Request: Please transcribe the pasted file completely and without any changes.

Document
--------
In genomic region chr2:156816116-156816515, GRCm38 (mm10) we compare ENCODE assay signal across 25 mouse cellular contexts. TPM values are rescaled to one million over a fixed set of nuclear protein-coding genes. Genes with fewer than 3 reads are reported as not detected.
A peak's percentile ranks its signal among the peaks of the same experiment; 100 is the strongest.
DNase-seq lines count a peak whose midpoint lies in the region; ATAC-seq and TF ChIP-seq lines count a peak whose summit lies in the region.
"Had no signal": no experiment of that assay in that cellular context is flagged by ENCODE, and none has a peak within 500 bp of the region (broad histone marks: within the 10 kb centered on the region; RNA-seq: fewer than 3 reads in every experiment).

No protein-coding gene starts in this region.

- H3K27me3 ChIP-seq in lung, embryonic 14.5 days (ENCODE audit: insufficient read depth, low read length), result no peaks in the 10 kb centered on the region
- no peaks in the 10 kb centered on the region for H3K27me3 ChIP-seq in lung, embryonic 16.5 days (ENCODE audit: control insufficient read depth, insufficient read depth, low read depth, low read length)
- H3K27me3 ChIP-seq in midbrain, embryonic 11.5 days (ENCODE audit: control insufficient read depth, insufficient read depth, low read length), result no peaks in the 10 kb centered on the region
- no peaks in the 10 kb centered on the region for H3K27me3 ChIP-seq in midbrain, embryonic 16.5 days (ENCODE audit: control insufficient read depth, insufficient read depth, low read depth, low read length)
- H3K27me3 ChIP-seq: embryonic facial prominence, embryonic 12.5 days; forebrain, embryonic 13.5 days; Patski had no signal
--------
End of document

In genomic region chr2:156816116-156816515, GRCm38 (mm10) we compare ENCODE assay signal across 25 mouse cellular contexts. TPM values are rescaled to one million over a fixed set of nuclear protein-coding genes. Genes with fewer than 3 reads are reported as not detected.
A peak's percentile ranks its signal among the peaks of the same experiment; 100 is the strongest.
DNase-seq lines count a peak whose midpoint lies in the region; ATAC-seq and TF ChIP-seq lines count a peak whose summit lies in the region.
"Had no signal": no experiment of that assay in that cellular context is flagged by ENCODE, and none has a peak within 500 bp of the region (broad histone marks: within the 10 kb centered on the region; RNA-seq: fewer than 3 reads in every experiment).

No protein-coding gene starts in this region.

- H3K27me3 ChIP-seq in lung, embryonic 14.5 days (ENCODE audit: insufficient read depth, low read length), result no peaks in the 10 kb centered on the region
- no peaks in the 10 kb centered on the region for H3K27me3 ChIP-seq in lung, embryonic 16.5 days (ENCODE audit: control insufficient read depth, insufficient read depth, low read depth, low read length)
- H3K27me3 ChIP-seq in midbrain, embryonic 11.5 days (ENCODE audit: control insufficient read depth, insufficient read depth, low read length), result no peaks in the 10 kb centered on the region
- no peaks in the 10 kb centered on the region for H3K27me3 ChIP-seq in midbrain, embryonic 16.5 days (ENCODE audit: control insufficient read depth, insufficient read depth, low read depth, low read length)
- H3K27me3 ChIP-seq: embryonic facial prominence, embryonic 12.5 days; forebrain, embryonic 13.5 days; Patski had no signal